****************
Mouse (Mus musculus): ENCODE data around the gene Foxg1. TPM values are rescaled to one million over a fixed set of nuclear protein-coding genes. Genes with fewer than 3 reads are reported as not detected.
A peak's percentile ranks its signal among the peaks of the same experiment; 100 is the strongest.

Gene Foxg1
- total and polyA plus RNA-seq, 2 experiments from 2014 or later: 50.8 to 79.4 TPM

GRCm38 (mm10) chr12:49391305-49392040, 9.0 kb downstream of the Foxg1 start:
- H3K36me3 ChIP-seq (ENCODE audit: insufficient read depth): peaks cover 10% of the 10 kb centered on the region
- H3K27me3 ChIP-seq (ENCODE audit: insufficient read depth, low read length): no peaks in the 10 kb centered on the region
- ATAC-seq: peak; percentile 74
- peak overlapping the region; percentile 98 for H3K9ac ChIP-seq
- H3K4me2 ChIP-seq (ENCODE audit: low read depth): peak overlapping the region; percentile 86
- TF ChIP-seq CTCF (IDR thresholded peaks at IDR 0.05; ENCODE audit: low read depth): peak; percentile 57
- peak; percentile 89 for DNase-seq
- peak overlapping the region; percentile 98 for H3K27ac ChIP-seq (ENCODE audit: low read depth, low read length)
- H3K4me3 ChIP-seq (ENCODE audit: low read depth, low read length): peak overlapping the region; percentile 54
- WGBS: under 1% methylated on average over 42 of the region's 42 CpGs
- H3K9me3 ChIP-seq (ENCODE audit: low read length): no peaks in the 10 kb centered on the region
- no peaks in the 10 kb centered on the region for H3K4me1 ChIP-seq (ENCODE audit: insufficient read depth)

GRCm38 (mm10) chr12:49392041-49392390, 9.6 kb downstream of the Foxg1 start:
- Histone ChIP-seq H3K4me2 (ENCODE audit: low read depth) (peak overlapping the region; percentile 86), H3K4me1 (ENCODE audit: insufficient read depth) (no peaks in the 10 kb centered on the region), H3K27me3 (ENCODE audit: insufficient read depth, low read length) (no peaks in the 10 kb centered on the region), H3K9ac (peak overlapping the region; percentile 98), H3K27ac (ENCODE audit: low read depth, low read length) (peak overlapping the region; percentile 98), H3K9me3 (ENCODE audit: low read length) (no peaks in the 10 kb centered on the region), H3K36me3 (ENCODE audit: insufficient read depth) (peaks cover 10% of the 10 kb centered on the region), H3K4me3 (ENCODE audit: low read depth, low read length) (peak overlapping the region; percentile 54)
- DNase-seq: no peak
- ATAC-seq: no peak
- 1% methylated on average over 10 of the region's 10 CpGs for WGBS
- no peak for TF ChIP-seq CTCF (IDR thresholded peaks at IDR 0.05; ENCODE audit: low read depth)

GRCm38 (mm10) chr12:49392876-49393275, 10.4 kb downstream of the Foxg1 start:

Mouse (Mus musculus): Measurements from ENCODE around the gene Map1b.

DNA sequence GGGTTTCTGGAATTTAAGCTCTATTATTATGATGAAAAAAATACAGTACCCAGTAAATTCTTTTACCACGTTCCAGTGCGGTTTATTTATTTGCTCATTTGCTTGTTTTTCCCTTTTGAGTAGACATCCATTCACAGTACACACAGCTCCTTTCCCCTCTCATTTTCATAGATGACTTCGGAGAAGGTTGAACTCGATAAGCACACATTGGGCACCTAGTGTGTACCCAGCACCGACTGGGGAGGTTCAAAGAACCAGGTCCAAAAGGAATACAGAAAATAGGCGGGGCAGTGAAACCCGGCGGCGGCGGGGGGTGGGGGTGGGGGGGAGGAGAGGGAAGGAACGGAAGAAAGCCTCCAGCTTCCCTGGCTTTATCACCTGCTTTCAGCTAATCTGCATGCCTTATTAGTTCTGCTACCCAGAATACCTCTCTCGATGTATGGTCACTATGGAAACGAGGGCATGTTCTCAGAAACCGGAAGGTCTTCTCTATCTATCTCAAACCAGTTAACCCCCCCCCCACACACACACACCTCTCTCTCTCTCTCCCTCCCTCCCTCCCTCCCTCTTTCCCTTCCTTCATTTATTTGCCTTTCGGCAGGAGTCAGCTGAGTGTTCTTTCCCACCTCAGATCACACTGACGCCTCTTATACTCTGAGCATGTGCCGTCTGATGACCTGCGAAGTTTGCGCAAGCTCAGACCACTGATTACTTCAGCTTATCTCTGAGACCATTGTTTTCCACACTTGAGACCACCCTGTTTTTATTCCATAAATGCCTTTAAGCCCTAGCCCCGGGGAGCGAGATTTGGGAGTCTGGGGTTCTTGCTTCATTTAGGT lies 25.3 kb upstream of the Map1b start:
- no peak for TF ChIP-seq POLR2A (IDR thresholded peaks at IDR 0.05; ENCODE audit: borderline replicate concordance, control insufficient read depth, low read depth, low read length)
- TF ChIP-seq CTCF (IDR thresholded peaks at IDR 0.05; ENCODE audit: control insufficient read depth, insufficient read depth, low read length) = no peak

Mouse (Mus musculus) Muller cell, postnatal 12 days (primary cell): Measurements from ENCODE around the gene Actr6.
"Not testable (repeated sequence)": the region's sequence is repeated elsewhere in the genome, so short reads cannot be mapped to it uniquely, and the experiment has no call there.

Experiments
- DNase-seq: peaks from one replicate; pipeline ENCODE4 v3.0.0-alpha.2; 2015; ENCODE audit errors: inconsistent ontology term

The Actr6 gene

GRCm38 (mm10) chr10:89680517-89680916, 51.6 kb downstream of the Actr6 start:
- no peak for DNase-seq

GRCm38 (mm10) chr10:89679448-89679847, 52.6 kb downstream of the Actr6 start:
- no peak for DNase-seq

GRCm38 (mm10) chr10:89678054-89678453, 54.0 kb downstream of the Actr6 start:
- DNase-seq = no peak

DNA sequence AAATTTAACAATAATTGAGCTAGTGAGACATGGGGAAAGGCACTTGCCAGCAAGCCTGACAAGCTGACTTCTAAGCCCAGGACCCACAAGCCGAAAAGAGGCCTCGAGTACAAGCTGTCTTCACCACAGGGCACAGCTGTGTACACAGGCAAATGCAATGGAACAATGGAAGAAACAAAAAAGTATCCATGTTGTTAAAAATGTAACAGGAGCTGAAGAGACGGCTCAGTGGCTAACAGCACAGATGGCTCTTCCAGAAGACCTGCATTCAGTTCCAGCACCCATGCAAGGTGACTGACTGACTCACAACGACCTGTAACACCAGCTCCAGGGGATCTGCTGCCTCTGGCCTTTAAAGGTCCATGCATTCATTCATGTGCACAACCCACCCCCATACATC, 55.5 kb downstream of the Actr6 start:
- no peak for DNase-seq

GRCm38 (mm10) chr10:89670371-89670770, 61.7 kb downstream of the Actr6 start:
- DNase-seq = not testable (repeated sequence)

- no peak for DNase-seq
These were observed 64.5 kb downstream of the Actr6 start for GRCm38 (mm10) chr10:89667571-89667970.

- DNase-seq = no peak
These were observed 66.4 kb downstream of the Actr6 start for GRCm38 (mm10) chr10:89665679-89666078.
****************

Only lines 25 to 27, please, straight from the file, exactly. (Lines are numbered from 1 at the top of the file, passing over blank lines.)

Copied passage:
Mouse (Mus musculus): Measurements from ENCODE around the gene Map1b.

DNA sequence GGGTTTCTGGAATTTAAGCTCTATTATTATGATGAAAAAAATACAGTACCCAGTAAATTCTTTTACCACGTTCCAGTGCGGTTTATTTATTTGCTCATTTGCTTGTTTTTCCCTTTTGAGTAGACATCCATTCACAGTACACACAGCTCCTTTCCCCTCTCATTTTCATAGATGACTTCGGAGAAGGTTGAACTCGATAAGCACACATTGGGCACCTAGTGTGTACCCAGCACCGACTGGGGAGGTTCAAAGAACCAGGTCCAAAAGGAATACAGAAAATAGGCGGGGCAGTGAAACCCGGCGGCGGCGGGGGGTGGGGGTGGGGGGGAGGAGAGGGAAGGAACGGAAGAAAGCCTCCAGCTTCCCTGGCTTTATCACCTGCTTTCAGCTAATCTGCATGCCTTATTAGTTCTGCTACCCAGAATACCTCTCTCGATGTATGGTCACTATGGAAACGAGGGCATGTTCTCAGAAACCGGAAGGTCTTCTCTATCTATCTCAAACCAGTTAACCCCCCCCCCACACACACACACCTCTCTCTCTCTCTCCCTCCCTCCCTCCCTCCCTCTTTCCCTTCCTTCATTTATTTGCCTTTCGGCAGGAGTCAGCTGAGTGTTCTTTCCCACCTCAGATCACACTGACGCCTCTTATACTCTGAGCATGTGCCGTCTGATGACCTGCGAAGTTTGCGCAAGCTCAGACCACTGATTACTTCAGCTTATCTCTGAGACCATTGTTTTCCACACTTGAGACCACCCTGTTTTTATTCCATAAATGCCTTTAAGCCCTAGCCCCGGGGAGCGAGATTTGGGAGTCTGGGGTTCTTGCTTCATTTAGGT lies 25.3 kb upstream of the Map1b start:
- no peak for TF ChIP-seq POLR2A (IDR thresholded peaks at IDR 0.05; ENCODE audit: borderline replicate concordance, control insufficient read depth, low read depth, low read length)